Thursday, January 30, 2014

Gregor and I

I didn't have trouble sympathizing with Gregor; I definitely felt bad for the bug/man. However, I don't think we have many similarities, and I feel like people usually sympathize with those they can relate to. I would never work in such a untrusting environment. I enjoy having freedom. Sometimes I wonder what it would be like growing up or moving to a different country where you're not free. A country like North Korea, Vietnam, or China, for example, where the government restricts the people by doing everything from monitoring the internet to killing those who betray or speak out against them. It's hard to imagine living a life like that, constantly in fear. I think Gregor was in fear like those in North Korea, Vietnam, and China today. He was fearful of his boss, his family, and to some extent himself. I think if he would have stood up for himself and showed a little more confidence, he wouldn't have turned into a bug. Instead, he let fear take over his life.

5 comments:

Megan Hoolahan said...

I also didn't have much trouble sympathizing with Gregor. I definitely don't see myself as sharing many similarities with Gregor. Basically I can sympathize with Gregor but I can't empathize with him, since I do not share many similar experiences with him or to the extent to which he has. Sure all of us have felt used before, but I've never felt used to the point where I ache to rebel but can't find the nerve to do so. I am too selfish. I could never selflessly support three people on my own who never contribute or thank me. If I'm going to selflessly devote my time to someone it would be for someone who actually can't support them self, not just someone who is too lazy to get off the couch. I think this is why I sympathize with Gregor. He can't find the courage to rebel and part of him doesn't want to rebel. Part of him enjoys supporting his family, while another part of him (the cockroach part) contradicts those emotion and yearns to break free from his responsibilities and commitments.

Brooke M. Hathaway said...

I absolutely sympathize with Gregory, especially after dealing with Underground Man. I can certainly see how it could be hard to empathize with Gregor though, considering he lets his family and boss take advantage of him. However, I think it definitely goes further than this. I think "Kafka's Metamorphosis: Rebellion and Punishment," which I believe was Megan and Ian's article, does a great job of taking Gregor's mindset a step further. My understanding of the article is that Gregor subconsciously wanted to rebel against his family and job, and the transformation is what allowed him to do so. Looking at the situation from this standpoint, it's as if Gregor never consciously recognized his desire to rebel. Sokel also points out how Gregor never wonders why he has been transformed into a bug possibly because he does not want to recognize his own subconscious desires.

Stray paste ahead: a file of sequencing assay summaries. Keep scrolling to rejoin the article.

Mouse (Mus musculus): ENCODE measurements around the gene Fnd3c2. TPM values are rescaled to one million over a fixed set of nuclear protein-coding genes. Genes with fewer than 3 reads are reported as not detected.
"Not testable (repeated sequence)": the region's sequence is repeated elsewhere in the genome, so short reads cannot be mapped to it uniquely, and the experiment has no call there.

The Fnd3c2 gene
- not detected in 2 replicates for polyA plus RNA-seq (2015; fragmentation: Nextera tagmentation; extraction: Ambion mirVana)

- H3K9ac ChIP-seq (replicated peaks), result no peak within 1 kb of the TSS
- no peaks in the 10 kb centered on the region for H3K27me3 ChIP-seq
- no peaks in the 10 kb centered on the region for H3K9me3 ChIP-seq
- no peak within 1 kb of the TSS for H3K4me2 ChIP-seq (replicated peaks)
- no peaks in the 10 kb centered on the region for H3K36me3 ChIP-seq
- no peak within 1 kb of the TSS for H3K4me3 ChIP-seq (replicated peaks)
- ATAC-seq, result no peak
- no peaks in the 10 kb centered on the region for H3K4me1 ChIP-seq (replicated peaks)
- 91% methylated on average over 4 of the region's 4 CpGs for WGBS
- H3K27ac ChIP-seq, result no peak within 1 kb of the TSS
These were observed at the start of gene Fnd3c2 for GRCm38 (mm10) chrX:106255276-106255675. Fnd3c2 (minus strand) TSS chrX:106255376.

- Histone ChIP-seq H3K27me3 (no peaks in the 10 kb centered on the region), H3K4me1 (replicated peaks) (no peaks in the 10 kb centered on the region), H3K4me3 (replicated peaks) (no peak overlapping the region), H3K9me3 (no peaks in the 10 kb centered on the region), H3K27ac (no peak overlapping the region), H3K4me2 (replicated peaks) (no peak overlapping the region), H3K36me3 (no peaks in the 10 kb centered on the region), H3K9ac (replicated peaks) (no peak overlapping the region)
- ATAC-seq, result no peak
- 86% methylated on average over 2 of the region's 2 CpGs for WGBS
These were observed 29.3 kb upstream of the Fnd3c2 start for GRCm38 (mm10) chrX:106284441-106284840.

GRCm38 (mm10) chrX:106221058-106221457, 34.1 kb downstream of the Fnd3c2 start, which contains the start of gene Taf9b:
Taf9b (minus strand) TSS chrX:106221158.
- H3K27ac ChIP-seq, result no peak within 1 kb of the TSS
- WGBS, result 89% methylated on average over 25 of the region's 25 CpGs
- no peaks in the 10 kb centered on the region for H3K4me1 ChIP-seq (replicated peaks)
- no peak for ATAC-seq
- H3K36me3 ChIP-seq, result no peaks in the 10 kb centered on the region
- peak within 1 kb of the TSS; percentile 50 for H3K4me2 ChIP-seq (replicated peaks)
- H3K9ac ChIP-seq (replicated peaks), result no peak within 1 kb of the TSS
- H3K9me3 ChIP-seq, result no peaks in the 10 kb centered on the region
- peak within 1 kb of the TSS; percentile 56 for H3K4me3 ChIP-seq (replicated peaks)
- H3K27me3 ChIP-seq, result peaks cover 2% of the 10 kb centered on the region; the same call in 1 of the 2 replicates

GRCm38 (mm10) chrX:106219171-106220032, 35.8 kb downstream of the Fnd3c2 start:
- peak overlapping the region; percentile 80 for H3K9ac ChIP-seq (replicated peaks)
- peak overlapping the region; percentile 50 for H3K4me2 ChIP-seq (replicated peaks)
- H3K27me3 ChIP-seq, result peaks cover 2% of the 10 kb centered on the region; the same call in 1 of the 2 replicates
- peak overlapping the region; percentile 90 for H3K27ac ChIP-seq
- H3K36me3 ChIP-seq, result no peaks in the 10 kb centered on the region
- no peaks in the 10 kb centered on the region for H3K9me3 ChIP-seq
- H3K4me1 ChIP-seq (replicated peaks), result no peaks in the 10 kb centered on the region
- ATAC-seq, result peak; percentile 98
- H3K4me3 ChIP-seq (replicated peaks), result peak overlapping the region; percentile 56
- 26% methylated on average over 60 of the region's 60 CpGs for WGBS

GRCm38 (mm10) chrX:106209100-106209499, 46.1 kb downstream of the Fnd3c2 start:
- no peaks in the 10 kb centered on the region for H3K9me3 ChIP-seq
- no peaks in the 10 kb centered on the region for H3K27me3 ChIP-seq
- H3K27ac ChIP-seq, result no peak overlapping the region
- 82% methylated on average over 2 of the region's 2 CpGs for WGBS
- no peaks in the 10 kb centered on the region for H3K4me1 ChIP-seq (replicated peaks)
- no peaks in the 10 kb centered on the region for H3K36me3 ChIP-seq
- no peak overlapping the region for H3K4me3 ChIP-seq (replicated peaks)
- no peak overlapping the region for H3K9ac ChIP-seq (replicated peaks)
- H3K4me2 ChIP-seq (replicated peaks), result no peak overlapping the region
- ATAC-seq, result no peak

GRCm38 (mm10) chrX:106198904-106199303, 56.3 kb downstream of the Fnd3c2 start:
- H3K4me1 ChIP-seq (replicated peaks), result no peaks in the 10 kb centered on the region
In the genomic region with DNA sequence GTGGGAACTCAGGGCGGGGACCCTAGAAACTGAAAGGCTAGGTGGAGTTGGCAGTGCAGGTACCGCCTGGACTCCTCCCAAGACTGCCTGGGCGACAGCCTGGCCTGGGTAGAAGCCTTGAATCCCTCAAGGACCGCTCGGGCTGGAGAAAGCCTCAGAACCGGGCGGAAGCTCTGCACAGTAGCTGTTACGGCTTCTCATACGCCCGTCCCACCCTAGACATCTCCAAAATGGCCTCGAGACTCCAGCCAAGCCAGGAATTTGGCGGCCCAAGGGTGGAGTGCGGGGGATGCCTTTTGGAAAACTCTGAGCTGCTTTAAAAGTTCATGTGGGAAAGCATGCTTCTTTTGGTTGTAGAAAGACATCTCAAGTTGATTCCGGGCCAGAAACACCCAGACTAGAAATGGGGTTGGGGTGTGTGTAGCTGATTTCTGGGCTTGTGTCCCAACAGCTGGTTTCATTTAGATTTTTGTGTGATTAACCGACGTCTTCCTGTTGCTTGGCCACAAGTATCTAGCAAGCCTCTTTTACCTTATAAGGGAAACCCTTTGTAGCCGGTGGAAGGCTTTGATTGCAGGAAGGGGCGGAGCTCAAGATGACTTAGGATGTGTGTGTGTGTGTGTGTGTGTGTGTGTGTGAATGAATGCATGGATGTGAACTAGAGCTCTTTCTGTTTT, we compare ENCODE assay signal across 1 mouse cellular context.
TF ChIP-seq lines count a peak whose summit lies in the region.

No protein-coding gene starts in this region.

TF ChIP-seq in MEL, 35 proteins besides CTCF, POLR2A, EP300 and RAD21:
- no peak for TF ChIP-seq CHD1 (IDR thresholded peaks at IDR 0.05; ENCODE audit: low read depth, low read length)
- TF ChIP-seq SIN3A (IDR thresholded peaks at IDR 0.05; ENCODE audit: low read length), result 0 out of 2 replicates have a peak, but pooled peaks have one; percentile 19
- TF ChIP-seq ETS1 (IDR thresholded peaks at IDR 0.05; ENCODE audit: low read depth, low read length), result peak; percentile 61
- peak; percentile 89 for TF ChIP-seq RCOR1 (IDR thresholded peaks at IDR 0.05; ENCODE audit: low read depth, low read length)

It's interesting to explore why exactly Gregor refused to recognize his subconscious desires. I believe Sokel also suggested that Gregor wanted to rebel without being responsible for it, hence the need for his subconscious. I think it's also possible that Gregor simply didn't see the need for taking into account his own desires, perhaps because he was just that selfless or perhaps he didn't have much of an alternative? Was he just supposed to drop his family and job? Maybe he saw no honorable way of dealing with the situation? In short, I think it's important to take into account Gregor's reasoning without simply labeling him as a doormat.

Kincy GIbson said...

I honestly can't sympathize with Gregor that much. Gregor feels sorry for himself, when he has the power and capabilities to "better" himself. Gregor chooses to support his family who is awful to him; therefore, I see his unhappiness as self inflicted. Yes, his motives are selfless, but they also cause him to pity himself. In this scenario, if Gregor had quit his job, liberating himself, he also could have helped his family. They would have had to get jobs themselves, causing the family to experience their "rebirth" with out the traumatic experience of Gregor turning into a cockroach. I think if Gregor had stood up for himself, it would have been best for him and his family (since we now know that the dad was holding money on the side.)

Amy Clement said...

As compared to the Underground Man, Gregor is much more sympathetic. He spent his whole life doing for others before he ever helped himself. The Underground Man used his own intellect and consciousness as an excuse for judging others and treating them like villains to make himself feel better about his miserable life. Gregor just never could break through his own insecurities to escape his bubble of isolation but would do anything to make his family happy.

Joseph D'Amico said...

I liked Gregor, but I couldn't really sympathize with him. I don't think I'm a very aggressive person, but Gregor's obsequious behavior was almost unbearable. For instance, that scene where he begged the chief clerk to forgive him for being sick for the first time in five years was simply pitiful. I did feel bad for Gregor, but he could have solved a lot of his problems if he just stood up for himself.